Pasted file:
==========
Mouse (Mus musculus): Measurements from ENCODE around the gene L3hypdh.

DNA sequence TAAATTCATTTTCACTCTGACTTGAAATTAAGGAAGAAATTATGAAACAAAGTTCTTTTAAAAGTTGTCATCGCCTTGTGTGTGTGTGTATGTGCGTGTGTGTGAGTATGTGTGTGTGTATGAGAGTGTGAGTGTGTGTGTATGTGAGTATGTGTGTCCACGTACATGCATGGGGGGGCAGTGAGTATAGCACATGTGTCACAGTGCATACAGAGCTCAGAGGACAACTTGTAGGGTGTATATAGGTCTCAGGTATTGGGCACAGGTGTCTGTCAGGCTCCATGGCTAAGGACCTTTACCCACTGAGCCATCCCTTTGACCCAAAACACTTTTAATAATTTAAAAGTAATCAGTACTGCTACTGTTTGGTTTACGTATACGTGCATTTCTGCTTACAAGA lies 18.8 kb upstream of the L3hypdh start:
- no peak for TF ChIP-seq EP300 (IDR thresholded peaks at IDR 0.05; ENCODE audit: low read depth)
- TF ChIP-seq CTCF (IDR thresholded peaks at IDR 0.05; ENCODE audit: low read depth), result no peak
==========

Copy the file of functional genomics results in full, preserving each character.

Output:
Mouse (Mus musculus): Measurements from ENCODE around the gene L3hypdh.

DNA sequence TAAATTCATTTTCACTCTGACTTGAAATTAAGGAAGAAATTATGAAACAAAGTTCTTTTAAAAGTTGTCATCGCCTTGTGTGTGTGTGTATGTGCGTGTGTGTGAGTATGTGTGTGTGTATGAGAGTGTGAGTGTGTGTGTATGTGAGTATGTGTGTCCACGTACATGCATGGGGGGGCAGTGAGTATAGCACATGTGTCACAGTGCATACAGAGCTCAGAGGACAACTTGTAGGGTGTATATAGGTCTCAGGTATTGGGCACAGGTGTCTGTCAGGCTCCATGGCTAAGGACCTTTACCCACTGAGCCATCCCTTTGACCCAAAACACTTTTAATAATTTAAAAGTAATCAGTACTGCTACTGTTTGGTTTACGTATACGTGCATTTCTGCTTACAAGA lies 18.8 kb upstream of the L3hypdh start:
- no peak for TF ChIP-seq EP300 (IDR thresholded peaks at IDR 0.05; ENCODE audit: low read depth)
- TF ChIP-seq CTCF (IDR thresholded peaks at IDR 0.05; ENCODE audit: low read depth), result no peak